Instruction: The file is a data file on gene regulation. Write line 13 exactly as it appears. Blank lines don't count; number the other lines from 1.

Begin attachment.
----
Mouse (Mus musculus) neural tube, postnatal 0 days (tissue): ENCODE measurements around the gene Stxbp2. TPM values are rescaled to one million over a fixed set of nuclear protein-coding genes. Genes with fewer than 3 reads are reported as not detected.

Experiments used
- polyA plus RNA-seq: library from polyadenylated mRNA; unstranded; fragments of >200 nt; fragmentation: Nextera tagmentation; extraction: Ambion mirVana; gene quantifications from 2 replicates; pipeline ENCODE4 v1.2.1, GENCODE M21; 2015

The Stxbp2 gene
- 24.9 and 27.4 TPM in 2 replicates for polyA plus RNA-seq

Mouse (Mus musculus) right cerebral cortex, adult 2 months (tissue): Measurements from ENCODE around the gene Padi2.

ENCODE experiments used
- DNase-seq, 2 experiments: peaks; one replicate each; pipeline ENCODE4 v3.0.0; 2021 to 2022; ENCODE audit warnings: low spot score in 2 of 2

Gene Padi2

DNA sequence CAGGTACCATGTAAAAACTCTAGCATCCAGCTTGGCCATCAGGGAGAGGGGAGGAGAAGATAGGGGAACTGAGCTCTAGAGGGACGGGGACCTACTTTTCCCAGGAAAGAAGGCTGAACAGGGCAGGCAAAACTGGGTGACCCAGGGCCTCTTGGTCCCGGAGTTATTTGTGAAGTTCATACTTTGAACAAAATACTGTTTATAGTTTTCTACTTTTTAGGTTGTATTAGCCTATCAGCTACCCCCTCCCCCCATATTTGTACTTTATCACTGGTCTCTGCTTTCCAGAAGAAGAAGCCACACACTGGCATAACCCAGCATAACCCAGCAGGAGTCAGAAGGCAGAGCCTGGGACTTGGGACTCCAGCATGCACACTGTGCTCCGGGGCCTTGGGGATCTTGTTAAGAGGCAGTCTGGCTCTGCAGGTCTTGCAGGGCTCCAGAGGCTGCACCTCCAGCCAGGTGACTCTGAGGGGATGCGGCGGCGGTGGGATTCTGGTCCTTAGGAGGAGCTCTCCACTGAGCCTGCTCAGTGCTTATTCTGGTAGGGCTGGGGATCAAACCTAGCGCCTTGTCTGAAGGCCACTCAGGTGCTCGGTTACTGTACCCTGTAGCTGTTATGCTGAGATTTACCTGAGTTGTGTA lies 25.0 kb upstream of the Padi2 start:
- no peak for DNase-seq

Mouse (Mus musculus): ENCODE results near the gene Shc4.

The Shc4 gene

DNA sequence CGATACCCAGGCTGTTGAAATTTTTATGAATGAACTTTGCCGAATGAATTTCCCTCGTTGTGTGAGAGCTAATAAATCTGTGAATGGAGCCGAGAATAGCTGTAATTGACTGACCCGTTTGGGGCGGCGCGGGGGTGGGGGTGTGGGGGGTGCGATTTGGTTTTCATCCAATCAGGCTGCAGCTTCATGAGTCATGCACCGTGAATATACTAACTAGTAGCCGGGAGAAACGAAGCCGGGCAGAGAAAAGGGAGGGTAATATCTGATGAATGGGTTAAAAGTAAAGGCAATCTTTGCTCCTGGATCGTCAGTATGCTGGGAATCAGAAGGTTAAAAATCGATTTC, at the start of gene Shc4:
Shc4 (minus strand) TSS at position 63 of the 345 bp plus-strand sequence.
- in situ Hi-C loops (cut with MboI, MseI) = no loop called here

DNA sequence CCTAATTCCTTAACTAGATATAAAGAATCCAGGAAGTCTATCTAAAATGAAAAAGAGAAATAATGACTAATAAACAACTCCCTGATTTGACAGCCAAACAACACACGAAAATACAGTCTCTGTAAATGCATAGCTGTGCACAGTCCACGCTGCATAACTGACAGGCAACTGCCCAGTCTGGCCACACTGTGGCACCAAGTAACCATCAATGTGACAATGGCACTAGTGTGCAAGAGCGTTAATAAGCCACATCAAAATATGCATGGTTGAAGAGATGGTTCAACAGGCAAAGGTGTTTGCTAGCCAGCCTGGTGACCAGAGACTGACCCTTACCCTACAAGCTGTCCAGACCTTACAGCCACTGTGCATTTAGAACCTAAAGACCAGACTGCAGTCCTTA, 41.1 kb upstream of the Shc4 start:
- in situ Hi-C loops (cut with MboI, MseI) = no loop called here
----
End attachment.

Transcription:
The Shc4 gene